whi the Indian holds is the highst
'rn of knowledge. It is around the
c fire, or the fire in the lodge, that
the youth learns the traditions of his
IN THFI11 LITTLE CRIBS.
hat H~e W.eeps For Soon Learns That~ Tears
Is Profit Not.
race. His mental food is composed of
stories of warfare, and the chase.
The education of the Indian maiden
is conducted by her mother, who teach
es all the domestic arts which the
[dian maid should know..
A New Planet Discovered.
The sure to readn '1 1 h w"e'ohs story.
N'eula,. a recentllly-disoveed Orb
withjin a hudred iles o f th earth.
The story is told1 by thel istoriain of
the expiloring -party whiichi ma~de tileI
most remairka bl.* air-ship voyage on
Had Grea. P. iwers.
A just ire of the peace for the Mlaine
wods addressing the judge as "'Mest
Hih." was reprimanded and told that
there was but one "MIost High." He
who had created the whole world out
"Well. judge." U' answered. "you cre
ated Si Sewell justice of the peace, and
if that isn't making something out o
othmg,. what is?''of
Song of' a Dakota Blizzard.
Ye that have steers, prepare to shed
On the election of Henry Addington
to the chair of the House of Commons
in 1789 the salary of the speaker was
fixed at 6,000 pounds ($30,000) per
JAPANESE YELLOW PERIL,
HIOKI CALLS iT A MYTH. ISLAND
NATION'S EYES NOT 0N
Japan Stands for Open Door and a
Square Deal to All-American Aid
Japan is inclined to resent the re
curreice of allegations in the news
papers of this country that she has
designs upon the Philippines. In an
a.ddress before the memibers of . the
Cleveland Chamber of Commerce,
lon. Eki IIloki. First Secretary of the
Japanese Legation, expressed in no
uncertain terms what is believed to
he a detinite staTe-ent of the policy
of the Mikado with reference to the
PON. EN! 1110KI
Secretary of the Japanese Embassy.
attitude (of that nation. in her future
imdAistrial and colilercial life. 'Ir.
Jliiki l-s special emiiphasis upon the
frank aid authoritItive disavowals of
ilie frequently-reported ambition of
Japan to absorb the Philippine Islands
for her own people.
"For the sake of argument." said
Mr. llioki, ":iying aside entirely ior
the moment consideration of the nio
live of Japan reg:'ding the present
subject, let me ask you a question.
Can you believe that this great Amer
icn 'pjeo'jie who glory in their national
spirit in their gigantic strength, in
their boundless wealth, in their mar
velous development, and look forward
with proud and conlident anticipation
to the time when they shall be the
first inl the race civilization has set
for man to run. would allow her flag
to be lowered. be it in the Philippines
or anywhere else which legitimately
belongzs to her. by any hands but hers'
No, most emphatically no. That is
the spirit with which you c'ling to
your etW possession.; in the Pacific
aind t1hat ouglt to lbe the spirit of thme
people wlho respect honor and justice.
Would Mean Gigantic War.
"\nd who (.n le t i undersulmnd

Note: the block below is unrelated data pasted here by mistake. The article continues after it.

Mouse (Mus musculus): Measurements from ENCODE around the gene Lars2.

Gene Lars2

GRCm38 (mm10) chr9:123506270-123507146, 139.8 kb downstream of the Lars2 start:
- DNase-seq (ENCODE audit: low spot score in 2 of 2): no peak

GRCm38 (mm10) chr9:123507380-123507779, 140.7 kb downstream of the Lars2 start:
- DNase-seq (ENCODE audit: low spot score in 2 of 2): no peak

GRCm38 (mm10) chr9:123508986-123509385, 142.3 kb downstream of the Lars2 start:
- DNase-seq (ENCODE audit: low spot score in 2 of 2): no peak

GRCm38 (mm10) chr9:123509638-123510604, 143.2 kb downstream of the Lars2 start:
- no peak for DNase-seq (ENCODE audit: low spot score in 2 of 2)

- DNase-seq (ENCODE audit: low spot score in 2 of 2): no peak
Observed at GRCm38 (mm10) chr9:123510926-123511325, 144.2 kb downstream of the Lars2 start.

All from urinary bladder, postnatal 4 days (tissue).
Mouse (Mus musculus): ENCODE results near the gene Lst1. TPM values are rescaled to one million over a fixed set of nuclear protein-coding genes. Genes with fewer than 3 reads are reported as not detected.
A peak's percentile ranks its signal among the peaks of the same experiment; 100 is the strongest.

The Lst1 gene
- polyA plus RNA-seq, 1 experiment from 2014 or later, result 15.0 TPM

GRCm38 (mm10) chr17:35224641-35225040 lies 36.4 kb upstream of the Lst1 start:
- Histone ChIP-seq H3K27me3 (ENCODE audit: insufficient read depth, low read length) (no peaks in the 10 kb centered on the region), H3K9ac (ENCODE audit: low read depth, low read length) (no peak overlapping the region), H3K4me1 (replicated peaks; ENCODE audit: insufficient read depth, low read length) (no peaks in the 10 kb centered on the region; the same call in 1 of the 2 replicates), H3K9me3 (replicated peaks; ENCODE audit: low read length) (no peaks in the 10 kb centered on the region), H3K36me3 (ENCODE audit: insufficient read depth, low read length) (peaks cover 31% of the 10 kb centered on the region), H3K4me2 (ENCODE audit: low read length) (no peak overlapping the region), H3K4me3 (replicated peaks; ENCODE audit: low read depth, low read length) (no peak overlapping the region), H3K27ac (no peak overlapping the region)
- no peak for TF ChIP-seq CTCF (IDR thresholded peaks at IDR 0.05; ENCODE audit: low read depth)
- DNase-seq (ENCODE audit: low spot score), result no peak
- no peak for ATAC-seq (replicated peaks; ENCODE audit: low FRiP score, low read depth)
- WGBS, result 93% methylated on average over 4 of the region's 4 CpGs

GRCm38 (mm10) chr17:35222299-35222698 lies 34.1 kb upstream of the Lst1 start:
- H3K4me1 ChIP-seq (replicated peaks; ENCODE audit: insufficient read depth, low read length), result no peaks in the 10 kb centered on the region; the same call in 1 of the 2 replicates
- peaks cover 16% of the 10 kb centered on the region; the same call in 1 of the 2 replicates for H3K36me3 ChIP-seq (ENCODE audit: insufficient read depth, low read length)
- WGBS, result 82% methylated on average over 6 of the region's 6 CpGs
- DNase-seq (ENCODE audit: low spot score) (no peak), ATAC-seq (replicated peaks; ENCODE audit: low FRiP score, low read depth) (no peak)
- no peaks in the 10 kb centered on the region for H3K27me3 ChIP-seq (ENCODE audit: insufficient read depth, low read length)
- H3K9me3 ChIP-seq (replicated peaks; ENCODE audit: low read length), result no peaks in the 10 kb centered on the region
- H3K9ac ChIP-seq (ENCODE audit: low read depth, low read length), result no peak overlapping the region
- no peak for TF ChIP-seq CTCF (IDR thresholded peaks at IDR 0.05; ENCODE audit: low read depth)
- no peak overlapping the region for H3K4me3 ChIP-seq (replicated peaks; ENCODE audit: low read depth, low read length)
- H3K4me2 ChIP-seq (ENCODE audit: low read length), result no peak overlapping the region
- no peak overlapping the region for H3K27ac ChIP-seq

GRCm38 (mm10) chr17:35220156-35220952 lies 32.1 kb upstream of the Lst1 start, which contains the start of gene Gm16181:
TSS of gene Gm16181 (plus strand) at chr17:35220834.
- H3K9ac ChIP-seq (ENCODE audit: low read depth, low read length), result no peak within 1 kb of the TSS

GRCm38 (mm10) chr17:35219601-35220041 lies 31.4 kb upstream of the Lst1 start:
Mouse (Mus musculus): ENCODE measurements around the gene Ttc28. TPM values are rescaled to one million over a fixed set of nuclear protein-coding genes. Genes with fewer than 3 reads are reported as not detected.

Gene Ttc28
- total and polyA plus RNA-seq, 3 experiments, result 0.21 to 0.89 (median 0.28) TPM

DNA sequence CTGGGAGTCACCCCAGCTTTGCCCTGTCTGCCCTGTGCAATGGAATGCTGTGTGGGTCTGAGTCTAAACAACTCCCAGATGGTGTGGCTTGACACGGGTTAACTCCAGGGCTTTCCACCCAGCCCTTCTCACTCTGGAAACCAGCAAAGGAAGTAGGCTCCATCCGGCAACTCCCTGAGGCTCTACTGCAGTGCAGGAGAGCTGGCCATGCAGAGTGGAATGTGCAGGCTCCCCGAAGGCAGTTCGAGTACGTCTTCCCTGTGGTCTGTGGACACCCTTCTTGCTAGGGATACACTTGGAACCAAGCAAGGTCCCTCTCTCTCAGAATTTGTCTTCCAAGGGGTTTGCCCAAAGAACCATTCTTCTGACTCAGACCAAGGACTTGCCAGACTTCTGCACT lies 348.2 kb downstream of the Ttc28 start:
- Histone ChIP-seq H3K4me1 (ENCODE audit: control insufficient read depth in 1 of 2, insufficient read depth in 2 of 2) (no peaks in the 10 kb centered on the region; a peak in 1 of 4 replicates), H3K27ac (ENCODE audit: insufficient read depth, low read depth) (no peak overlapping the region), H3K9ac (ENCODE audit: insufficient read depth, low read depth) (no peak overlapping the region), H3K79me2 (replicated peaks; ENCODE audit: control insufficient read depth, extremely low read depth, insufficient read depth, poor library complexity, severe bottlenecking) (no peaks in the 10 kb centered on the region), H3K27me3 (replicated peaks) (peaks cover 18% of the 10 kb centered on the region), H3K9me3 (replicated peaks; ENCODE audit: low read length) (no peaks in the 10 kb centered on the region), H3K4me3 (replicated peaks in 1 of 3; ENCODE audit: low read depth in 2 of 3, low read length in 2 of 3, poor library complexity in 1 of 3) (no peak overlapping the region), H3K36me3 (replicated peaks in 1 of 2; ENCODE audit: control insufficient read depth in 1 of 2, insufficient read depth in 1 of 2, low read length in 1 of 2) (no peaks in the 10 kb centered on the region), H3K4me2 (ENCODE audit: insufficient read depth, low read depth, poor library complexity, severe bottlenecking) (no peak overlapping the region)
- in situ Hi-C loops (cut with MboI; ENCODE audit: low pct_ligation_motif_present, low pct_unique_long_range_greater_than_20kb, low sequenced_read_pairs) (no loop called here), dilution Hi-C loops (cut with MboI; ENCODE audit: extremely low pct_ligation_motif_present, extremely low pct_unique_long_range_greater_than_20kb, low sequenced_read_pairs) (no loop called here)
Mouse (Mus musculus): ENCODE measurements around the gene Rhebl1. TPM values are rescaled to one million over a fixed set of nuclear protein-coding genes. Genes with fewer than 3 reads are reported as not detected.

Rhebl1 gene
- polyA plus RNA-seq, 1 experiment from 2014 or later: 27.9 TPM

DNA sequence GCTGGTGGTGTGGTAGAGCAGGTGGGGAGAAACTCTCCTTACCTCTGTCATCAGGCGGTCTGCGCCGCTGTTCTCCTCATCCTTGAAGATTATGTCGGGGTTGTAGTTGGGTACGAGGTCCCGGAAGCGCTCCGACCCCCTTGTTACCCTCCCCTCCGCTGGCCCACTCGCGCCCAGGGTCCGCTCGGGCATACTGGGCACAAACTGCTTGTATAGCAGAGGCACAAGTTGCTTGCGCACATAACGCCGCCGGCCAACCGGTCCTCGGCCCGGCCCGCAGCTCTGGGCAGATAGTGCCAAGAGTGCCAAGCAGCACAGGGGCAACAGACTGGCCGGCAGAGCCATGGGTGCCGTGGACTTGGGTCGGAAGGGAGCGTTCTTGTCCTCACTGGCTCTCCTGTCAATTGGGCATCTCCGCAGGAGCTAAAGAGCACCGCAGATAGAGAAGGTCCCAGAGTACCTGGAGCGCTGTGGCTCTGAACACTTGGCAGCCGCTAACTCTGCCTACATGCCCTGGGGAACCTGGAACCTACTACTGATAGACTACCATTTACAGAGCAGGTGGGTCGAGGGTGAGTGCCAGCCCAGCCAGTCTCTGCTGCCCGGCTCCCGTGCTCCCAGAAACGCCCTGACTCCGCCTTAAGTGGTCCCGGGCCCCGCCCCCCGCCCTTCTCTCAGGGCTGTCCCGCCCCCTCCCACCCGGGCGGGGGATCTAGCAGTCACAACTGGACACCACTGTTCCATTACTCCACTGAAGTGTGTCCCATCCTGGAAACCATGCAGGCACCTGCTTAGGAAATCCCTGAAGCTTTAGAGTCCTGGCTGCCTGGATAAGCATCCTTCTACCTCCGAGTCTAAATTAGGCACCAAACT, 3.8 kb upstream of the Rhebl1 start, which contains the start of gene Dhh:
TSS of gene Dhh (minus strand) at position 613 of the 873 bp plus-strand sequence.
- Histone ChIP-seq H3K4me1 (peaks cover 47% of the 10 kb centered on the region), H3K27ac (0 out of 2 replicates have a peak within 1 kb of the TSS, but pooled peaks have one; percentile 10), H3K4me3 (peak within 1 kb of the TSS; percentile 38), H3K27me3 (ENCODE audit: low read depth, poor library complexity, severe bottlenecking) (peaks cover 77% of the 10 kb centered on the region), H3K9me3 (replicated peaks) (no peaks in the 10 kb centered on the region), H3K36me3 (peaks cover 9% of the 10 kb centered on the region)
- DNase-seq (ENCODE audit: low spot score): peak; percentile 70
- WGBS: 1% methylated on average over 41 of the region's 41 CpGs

that spirit of the Amevricanms than tIe
Japamiese? Therefore. if .lapan iiar
bored such a sinister design as is at
triblited to her, she must h)(. preparod
to phliige in a war far more gigai;
than the one just ended aga inst a u
tion to which she owes much 1that
she is to-day and to whose people_ she
OWeS tha t mmioral 1ad inancial support
so unreservedly given at thme most
ritical period inl her hi.story. No.
the l'hilippines are nt worbi the sac
riice of such a valumabIle friendshiip as
that of America antd thme enormous
losses ini men( and~ motney which such
a war would necessailyi enitaili. Nor
is Jm a ii ini a positio to111 carry on an
ither costly wvar, but for self-defense.
For Open Door in China.
"Thie ju-rentsed pretstige of- Jiraan
ture(d the. eves oif the wo-rldl towaird
the prlem of ii i whatit itiuence Japane I
will wield over China. Some people
rro so far as to aissert that .Iiiiin
vill control Chinta. p)roclaimi the 31on
ro do-trinme for .Asia. and drive out
fron lhe East :all the white devilus
m md -x tvamintate the Western in tin
ene(es w.iitii its horders.
"Wmitot qjuestioninig either the
value of lie pirinciples contained in
the so-c n1lled Mlonroe dloctrine or its
tppieahiity to the Easterni situation
it presenit. 1 can simply say that such
in idea has not entered into the JIapa
ese mtind1 anmd sucht a policy has not
~eeni even the symptonms of formation.
or the mmaintentance of the integrity
md independence of China. Japan
oined hands with Great Britain. For
mauring eqiual opportunities in China.
Iapirient hler- n~ger efforts to the
'nited 8iT'fs to muak' "r - door
>oicy effectively operative.
Cjmpetition with America.
"It is atbsurd." cnuttiued Mfr. ITioki.
to sayv thuit in the course of a few
rears .\m-ricn goods will lie crowded
tt of the Chinese market byv Japa
mse comnpetit ion. Thme ma in grounrd
tlpOn w\vbich rests this a~ ptrehetnsioti is
hat Jlapana has chI eap ihotr at i-om
and. But linhtir in .Japani does ntot
emain chteap. The (fftect of the Chii
-apamn w ra s tio doulei te
ice oif laboer. :tnd t he war t with Rus
in moust raise it ain-h h inher. Tn
itie of thiis- dlisadv iainiges .Japana
moust d.-v-li her e onnnmertc' andi itnduts
ry, atnd she will hav 10 t compete
vit 1 th worlid-h. fri-tiu or fle. lier
-otnereini war w ill be fotughtr jtust
is faitly and' siquarily as thme rieal warmi
:i ks no fauvor front Chinam that is